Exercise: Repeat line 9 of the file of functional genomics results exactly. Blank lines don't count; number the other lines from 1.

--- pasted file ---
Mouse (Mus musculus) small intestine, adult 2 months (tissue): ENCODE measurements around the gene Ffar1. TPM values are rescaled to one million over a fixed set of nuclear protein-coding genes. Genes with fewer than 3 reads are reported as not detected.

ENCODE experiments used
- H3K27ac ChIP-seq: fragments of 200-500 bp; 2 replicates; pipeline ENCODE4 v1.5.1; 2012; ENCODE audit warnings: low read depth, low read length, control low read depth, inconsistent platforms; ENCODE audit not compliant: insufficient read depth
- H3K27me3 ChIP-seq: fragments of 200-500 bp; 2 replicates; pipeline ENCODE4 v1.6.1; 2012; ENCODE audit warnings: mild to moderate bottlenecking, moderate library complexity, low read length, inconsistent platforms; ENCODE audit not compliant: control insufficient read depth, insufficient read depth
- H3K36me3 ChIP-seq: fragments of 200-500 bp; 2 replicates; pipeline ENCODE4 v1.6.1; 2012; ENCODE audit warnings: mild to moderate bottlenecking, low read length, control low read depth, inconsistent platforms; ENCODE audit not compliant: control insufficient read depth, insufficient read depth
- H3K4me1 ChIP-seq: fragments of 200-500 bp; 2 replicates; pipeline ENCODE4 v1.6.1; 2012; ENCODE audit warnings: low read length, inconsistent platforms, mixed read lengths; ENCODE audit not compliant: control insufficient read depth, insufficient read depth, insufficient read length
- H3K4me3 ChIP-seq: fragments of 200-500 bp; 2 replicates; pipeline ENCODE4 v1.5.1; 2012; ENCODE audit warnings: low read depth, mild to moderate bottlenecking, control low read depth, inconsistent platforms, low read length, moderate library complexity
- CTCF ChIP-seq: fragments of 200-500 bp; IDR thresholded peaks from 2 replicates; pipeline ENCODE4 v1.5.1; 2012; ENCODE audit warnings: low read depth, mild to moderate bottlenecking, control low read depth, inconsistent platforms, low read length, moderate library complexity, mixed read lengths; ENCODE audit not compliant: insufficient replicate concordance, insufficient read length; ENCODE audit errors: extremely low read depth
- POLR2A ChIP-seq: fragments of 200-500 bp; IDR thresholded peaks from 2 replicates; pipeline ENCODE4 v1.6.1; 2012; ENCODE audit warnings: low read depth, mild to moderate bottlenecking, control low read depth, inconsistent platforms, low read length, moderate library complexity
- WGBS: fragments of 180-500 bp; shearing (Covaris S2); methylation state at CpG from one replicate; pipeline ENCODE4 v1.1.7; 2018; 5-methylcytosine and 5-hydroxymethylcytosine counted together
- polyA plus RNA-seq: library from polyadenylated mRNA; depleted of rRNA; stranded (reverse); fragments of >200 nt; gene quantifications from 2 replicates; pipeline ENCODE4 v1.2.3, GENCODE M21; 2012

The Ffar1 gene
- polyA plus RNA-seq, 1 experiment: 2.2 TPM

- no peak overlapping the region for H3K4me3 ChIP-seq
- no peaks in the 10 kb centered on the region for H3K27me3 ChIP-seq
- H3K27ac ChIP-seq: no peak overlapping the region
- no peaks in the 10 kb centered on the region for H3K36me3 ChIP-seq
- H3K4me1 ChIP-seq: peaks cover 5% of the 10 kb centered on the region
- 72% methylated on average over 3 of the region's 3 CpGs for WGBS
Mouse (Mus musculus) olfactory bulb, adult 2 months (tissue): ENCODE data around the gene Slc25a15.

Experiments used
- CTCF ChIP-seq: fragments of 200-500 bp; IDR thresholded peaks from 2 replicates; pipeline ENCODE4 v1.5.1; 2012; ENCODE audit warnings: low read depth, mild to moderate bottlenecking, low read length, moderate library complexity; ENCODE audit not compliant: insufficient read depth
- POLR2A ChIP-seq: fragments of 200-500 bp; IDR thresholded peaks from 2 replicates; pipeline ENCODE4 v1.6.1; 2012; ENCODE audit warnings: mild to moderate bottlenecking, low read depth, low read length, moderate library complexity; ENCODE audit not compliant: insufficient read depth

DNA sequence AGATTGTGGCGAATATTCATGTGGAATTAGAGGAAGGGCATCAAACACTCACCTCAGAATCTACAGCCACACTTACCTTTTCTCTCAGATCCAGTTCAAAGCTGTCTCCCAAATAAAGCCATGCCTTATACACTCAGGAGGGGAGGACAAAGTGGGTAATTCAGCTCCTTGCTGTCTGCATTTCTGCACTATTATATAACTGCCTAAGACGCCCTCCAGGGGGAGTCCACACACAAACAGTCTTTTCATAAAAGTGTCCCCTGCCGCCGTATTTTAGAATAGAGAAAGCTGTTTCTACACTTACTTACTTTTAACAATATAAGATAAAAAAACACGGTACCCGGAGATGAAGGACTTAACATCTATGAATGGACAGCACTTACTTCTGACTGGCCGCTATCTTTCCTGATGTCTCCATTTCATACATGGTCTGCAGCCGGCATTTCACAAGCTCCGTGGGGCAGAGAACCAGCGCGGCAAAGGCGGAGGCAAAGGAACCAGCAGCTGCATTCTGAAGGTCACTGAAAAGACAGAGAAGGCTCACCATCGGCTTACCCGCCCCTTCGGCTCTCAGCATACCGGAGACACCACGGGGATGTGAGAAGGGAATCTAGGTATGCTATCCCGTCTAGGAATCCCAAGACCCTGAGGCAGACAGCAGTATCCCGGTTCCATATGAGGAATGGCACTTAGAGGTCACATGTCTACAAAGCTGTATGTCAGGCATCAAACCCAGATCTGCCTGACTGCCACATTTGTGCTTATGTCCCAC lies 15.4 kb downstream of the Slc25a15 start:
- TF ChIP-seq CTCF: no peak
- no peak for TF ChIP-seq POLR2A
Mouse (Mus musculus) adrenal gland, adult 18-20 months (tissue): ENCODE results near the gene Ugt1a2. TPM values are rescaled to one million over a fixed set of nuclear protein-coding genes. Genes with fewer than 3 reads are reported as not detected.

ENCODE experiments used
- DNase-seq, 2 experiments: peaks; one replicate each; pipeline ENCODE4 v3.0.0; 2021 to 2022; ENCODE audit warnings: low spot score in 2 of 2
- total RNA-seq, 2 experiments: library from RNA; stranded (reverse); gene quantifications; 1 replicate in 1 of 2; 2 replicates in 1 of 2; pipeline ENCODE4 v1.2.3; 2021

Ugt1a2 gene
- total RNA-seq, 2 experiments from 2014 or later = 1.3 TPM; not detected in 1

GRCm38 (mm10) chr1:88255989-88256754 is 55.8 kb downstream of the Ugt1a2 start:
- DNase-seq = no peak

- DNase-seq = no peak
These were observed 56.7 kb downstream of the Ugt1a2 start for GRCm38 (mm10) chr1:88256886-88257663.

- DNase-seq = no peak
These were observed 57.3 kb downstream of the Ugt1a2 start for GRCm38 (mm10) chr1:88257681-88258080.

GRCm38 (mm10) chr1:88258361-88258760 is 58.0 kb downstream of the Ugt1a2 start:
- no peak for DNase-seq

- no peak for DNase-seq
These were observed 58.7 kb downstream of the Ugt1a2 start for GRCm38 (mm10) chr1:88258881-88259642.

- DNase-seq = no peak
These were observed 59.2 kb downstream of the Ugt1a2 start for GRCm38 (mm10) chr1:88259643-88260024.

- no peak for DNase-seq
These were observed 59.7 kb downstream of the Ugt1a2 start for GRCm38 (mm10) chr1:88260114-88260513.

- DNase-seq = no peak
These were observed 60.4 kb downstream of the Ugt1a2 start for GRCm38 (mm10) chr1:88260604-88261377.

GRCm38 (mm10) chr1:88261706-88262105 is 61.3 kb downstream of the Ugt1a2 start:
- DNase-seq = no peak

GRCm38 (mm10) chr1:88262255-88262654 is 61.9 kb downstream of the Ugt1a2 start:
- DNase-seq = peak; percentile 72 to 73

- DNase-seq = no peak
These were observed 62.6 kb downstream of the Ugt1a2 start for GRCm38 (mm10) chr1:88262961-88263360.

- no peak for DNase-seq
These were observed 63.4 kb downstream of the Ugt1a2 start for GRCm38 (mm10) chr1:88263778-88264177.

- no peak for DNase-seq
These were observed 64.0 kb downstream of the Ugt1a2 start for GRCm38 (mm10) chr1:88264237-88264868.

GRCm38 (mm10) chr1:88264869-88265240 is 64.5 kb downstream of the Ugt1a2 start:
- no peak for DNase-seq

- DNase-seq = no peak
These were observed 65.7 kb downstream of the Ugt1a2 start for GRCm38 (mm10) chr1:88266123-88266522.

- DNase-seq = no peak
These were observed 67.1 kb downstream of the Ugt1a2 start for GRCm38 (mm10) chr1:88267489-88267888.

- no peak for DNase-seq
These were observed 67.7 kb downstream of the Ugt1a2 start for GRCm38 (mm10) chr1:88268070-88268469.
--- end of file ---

- POLR2A ChIP-seq: fragments of 200-500 bp; IDR thresholded peaks from 2 replicates; pipeline ENCODE4 v1.6.1; 2012; ENCODE audit warnings: low read depth, mild to moderate bottlenecking, control low read depth, inconsistent platforms, low read length, moderate library complexity